First: I don't recall anyone arguing in their post that polyamory would decrease infidelity, nor have I heard another poly person argue that. Where have you heard that, and how often?

Second: You keep reducing polyamory or "multi-partnered relationships" to sex.

Third: You complain that we in the poly community only put forward "best-case scenarios" -- then you restrict your arguments to worst-case scenarios, while ignoring that similar worst-case scenarios can happen within dyadic relationships as well. Reading your posts and responses, you seem to be "cherry-picking" which points you wish to respond to.

The issue is not as simplistic as "monogamy hasn't worked, let's try a new form of polygamy." It is about recognizing the complexity of human nature and human relationships. Yes, most people are happiest with just one partner. But some are happiest with more than one, or with just friendships. Similarly, some people prefer working one full-time job all their lives, others working two or three part-time jobs, or other work arrangements. What kind of society do we want, then? Do we want one which allows people to work and live in the way that brings about the greatest sense of joy and fulfillment, not just for themselves but those around them? Or do we want a society which will impose a majority preference on everyone -- be it their choice of work patterns or their choice of love -- "for their own good?"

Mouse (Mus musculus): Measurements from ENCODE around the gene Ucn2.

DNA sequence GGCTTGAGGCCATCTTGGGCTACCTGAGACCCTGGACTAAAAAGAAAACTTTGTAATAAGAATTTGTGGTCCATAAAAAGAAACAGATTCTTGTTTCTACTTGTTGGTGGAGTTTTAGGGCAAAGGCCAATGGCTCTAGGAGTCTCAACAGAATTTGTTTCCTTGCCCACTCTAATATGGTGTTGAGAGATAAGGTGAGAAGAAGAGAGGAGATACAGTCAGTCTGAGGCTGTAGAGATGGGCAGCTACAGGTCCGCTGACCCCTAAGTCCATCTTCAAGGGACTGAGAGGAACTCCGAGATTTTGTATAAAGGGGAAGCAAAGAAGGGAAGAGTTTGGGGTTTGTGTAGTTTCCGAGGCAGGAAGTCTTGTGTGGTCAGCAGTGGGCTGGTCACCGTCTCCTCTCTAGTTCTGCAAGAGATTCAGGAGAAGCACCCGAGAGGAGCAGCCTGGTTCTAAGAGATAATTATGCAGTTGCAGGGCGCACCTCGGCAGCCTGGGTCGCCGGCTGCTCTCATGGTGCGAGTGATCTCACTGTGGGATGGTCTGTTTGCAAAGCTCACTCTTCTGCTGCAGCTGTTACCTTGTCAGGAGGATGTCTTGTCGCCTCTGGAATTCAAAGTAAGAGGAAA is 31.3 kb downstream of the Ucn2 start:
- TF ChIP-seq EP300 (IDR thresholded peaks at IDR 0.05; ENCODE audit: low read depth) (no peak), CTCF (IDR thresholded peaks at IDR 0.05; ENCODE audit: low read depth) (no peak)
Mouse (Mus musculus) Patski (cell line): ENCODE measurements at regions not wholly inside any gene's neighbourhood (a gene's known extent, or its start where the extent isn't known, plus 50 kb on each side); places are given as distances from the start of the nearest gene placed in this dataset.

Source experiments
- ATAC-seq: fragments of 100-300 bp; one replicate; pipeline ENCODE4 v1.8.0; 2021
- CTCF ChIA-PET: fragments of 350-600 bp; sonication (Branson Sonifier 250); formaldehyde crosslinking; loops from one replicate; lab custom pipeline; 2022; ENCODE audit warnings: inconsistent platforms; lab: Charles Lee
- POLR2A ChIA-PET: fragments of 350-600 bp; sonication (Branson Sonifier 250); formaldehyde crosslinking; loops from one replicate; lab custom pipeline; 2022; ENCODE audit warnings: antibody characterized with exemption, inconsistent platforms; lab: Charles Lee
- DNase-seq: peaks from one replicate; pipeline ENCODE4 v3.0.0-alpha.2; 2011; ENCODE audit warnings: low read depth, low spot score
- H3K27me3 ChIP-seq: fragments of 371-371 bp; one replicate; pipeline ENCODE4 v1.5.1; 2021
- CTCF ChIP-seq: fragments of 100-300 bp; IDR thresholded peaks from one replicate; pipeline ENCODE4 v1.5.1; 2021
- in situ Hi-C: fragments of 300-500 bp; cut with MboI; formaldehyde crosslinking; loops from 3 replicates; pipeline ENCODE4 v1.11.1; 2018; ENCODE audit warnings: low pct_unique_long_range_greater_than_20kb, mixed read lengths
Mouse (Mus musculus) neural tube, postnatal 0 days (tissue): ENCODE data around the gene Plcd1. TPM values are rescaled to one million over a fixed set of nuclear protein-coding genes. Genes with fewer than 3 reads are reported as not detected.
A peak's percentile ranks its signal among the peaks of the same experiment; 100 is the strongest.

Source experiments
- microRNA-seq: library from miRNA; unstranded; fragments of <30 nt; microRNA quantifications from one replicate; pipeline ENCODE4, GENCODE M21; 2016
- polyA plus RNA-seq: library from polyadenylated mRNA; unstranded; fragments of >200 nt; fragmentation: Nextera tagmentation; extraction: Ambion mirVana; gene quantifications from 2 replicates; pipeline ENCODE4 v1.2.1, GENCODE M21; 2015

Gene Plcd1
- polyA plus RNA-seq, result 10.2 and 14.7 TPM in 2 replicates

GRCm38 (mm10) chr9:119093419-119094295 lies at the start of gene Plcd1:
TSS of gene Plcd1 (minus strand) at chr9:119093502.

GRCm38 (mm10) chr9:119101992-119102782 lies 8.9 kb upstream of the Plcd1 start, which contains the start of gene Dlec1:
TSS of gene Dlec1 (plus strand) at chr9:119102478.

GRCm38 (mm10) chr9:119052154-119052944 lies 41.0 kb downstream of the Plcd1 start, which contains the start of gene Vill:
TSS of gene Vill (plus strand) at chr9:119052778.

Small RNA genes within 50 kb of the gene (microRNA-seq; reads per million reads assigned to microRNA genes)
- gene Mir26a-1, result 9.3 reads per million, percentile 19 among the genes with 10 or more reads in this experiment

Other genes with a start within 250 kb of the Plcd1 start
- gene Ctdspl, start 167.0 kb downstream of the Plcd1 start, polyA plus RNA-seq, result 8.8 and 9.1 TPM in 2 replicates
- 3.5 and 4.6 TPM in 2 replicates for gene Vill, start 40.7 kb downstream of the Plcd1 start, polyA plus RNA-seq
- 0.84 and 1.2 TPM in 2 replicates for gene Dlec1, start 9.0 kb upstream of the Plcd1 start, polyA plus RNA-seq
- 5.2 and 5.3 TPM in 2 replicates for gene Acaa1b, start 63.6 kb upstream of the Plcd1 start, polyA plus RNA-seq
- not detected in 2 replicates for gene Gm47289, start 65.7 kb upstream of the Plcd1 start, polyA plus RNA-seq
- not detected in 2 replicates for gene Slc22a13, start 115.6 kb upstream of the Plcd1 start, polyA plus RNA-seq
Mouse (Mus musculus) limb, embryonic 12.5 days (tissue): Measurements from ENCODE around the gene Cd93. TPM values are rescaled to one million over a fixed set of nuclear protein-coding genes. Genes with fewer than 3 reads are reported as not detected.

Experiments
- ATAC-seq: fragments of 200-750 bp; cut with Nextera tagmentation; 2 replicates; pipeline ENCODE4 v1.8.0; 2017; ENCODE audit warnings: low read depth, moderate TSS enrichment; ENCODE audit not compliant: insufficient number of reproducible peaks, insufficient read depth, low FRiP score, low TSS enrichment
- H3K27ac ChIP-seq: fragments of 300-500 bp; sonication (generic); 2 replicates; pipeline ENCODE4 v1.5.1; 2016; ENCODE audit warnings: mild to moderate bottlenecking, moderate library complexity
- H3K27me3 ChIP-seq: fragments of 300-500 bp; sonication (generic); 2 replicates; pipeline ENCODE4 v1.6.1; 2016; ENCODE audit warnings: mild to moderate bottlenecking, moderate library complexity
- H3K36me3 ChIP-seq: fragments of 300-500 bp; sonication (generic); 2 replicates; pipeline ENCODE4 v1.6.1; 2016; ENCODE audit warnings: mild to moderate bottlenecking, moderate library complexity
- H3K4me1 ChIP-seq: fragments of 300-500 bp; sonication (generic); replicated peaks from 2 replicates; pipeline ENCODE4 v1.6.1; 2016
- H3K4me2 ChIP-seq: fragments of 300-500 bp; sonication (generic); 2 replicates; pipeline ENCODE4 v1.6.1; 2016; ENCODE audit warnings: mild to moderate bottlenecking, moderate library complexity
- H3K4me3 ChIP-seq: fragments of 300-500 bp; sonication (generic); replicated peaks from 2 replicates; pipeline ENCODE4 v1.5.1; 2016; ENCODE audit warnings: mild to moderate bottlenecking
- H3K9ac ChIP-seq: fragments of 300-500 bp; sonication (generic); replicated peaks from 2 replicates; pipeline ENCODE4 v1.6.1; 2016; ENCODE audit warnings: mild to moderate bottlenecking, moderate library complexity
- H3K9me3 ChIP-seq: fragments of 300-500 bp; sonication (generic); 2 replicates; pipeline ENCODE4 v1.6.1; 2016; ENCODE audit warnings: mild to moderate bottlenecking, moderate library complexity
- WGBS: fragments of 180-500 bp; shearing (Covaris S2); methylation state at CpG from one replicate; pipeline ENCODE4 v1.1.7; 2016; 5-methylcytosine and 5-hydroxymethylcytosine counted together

fausto said...

I think LT is more saying that poly people whose lives aren't trainwrecks have gotten lucky, and that they are happy despite of their choices instead of because of them.

I get that impression too. But he's also saying that since most of society agrees with that view, the burden is on these who disagree to disprove it, which they are unwilling to try to do.

(Which is questionable).

See? Arguments like that don't meet the burden of proof, so the prevailing paradigm remains in place, and the dissenting view remains only a dissenting view.

Even among ordinarily eager-to-dissent UUs.

Jasmine said...

LT writes:

I am not persuaded at all by arguments that work from a best-case scenario.